The audit confirmed that the economic transactions of the state were in all material aspects carried out in accordance with the state budget laws. According to the National Audit Office, the report on the implementation of the state budget of 2021 provides reliable information on the revenue accumulated, expenditure made, investments and financing transactions carried out by the state.

During the last year's audit, the National Audit Office pointed out accounting and calculation errors in the preparation of the State Budget Act 2020, which is why the indicators for revenue, expenditure, investment and financing transactions in the consolidated part of the budget were incorrect. The consolidated parts of the State Budget Act 2021, the State Supplementary Budget Act 2021 and the State Budget Amendment Act 2021 were correct, but, similar to last year, the National Audit Office found less important errors in the budget lines of the ministries in the State Budget Act 2021 and the State Budget Amendment Act.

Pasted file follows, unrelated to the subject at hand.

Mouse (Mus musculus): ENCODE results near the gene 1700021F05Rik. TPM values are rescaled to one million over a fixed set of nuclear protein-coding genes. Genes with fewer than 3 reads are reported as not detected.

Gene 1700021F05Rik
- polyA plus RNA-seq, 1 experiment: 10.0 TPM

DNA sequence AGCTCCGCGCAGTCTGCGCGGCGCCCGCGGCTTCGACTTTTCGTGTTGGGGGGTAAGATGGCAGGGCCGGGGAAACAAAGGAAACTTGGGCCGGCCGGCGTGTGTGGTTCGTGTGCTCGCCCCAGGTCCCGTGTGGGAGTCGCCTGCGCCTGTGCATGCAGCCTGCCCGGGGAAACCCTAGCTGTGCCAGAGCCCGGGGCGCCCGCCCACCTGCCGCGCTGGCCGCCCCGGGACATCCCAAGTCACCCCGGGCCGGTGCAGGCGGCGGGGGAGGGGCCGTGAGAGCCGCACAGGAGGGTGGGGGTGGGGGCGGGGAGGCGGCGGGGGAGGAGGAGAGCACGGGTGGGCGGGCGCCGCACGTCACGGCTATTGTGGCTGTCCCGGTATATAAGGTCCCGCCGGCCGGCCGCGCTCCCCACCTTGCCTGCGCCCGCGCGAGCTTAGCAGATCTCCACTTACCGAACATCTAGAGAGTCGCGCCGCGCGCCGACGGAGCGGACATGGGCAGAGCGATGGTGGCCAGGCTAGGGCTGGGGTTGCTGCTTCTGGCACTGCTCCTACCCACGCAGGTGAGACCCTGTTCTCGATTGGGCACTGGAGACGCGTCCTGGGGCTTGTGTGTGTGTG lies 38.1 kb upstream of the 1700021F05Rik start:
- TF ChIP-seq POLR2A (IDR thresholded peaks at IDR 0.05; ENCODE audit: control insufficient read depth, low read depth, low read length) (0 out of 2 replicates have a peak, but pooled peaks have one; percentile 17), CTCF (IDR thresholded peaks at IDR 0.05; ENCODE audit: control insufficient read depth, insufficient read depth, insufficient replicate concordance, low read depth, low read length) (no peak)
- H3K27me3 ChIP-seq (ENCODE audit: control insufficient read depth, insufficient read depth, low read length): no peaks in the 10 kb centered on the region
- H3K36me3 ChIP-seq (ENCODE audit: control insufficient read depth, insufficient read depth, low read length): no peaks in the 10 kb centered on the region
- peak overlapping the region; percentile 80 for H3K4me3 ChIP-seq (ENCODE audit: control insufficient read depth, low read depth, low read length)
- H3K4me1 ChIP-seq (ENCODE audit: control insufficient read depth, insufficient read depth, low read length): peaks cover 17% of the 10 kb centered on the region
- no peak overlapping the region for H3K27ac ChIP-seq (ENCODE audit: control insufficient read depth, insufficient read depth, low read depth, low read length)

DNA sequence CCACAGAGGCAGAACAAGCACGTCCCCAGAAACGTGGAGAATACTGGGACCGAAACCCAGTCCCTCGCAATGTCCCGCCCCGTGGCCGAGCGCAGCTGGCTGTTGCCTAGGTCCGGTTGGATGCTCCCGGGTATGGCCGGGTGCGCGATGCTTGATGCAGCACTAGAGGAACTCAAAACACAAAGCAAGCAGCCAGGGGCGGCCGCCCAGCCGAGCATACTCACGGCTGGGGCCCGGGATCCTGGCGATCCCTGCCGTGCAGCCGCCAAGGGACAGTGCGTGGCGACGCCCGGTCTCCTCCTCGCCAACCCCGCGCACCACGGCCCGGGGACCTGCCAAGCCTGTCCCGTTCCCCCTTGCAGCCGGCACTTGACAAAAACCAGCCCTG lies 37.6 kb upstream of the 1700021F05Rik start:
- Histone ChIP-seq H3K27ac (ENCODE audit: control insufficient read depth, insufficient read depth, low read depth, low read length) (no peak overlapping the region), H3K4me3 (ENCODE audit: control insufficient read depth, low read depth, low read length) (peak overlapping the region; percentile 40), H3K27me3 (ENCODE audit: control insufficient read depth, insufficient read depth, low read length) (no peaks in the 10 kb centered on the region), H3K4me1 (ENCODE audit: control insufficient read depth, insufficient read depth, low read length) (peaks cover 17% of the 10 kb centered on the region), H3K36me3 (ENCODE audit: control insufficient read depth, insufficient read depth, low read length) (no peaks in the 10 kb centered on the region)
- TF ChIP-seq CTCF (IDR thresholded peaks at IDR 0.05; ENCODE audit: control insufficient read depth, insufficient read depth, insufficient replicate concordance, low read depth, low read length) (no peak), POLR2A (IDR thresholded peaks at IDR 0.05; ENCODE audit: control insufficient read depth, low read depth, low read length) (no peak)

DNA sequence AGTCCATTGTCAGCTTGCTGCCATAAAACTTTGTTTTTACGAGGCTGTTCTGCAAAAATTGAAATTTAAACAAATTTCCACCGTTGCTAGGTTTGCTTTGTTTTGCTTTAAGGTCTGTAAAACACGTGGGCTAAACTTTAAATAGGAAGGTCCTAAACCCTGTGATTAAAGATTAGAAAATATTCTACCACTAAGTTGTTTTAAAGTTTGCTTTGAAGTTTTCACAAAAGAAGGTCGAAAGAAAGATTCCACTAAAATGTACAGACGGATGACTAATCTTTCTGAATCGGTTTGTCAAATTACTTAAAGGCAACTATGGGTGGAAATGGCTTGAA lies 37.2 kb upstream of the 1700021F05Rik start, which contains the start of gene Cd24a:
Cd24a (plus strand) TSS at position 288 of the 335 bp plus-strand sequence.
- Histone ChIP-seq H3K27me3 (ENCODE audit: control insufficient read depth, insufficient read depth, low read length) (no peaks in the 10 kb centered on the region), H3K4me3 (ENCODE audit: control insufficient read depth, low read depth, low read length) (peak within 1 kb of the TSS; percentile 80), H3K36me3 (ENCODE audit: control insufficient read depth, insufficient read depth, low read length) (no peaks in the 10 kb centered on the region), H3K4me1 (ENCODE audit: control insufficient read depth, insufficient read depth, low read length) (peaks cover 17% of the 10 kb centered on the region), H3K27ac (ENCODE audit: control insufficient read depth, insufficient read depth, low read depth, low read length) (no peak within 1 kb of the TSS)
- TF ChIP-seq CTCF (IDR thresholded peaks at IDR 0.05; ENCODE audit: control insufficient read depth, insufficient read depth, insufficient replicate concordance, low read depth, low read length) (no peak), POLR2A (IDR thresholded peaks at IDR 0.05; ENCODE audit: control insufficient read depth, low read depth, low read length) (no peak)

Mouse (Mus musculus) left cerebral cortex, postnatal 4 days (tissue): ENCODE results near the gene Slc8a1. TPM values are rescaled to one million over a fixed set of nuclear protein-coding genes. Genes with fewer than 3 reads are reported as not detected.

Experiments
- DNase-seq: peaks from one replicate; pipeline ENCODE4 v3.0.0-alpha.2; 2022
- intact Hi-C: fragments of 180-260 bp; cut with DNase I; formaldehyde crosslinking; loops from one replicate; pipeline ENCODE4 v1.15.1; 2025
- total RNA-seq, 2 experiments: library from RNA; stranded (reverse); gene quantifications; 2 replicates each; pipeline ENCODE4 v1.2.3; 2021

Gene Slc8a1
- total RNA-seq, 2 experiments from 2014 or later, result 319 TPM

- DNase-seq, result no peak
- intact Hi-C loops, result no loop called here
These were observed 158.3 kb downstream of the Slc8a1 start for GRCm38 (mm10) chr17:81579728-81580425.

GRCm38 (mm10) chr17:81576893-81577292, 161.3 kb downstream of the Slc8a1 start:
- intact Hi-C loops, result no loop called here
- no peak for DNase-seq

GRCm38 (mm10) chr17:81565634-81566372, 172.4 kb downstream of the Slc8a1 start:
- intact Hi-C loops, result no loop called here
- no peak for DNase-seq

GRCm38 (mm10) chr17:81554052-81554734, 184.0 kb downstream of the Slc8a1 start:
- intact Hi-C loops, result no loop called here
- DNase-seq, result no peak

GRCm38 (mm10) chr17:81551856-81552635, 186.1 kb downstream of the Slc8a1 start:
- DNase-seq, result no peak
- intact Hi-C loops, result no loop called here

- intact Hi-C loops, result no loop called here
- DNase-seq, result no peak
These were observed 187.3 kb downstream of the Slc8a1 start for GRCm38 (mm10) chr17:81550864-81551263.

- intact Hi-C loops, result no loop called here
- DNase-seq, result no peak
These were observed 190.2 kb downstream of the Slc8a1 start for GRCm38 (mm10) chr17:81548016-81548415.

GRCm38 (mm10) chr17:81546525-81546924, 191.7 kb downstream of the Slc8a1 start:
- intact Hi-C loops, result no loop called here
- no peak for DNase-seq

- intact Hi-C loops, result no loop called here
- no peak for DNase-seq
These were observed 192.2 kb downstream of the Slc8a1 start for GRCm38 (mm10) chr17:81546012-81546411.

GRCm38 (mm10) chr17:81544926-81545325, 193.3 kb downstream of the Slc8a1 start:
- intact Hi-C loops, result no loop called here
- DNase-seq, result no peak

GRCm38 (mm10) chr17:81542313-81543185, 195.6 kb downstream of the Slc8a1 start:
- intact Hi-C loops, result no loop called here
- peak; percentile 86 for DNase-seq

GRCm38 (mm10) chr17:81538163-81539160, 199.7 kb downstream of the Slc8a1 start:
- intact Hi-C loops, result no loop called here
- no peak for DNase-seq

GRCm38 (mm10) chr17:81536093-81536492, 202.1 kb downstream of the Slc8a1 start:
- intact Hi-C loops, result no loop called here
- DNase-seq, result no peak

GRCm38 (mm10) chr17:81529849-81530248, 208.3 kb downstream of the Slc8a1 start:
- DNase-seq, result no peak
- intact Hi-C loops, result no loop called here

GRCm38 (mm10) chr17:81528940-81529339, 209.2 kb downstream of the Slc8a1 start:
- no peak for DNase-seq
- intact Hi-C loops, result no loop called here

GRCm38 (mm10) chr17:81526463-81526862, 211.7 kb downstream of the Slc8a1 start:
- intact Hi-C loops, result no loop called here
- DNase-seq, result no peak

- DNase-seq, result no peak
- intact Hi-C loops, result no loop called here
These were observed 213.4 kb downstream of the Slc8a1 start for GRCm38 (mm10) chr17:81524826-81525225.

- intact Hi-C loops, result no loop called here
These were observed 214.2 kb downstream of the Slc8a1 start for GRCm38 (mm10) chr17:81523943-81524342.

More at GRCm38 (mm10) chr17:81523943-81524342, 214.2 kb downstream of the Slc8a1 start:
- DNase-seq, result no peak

The National Audit Office notes that the comprehensibility of the explanatory memorandum of the State Budget Act 2022 submitted to the Riigikogu has been improved, but still has shortcomings. The level of detail of the explanatory memorandum has increased, because from 2022 onwards, the state budget is also more detailed, as the expenditure are divided according to programme activities in the State Budget Act. In addition to the activity-based view, the budget breakdown has also been presented in more detail than before as a separate chapter in the economic content view. "Unfortunately, it became clear during the audit that the overall picture of the explanatory memorandum to the state budget remains flawed," said Auditor General Janar Holm. "It is impossible to understand what the money is spent on, the comparability of the periods is also not ensured, as well as there are arithmetic errors and misleading texts."